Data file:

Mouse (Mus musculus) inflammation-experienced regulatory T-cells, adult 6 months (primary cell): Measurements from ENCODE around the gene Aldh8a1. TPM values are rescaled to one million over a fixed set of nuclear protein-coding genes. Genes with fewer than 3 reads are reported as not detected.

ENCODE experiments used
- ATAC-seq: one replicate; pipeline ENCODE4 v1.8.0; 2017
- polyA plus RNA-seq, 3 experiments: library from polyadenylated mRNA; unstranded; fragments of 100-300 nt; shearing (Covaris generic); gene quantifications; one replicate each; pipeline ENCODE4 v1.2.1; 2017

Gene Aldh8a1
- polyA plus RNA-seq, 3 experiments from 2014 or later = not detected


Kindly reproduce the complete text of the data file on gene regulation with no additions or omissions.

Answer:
Mouse (Mus musculus) inflammation-experienced regulatory T-cells, adult 6 months (primary cell): Measurements from ENCODE around the gene Aldh8a1. TPM values are rescaled to one million over a fixed set of nuclear protein-coding genes. Genes with fewer than 3 reads are reported as not detected.

ENCODE experiments used
- ATAC-seq: one replicate; pipeline ENCODE4 v1.8.0; 2017
- polyA plus RNA-seq, 3 experiments: library from polyadenylated mRNA; unstranded; fragments of 100-300 nt; shearing (Covaris generic); gene quantifications; one replicate each; pipeline ENCODE4 v1.2.1; 2017

Gene Aldh8a1
- polyA plus RNA-seq, 3 experiments from 2014 or later = not detected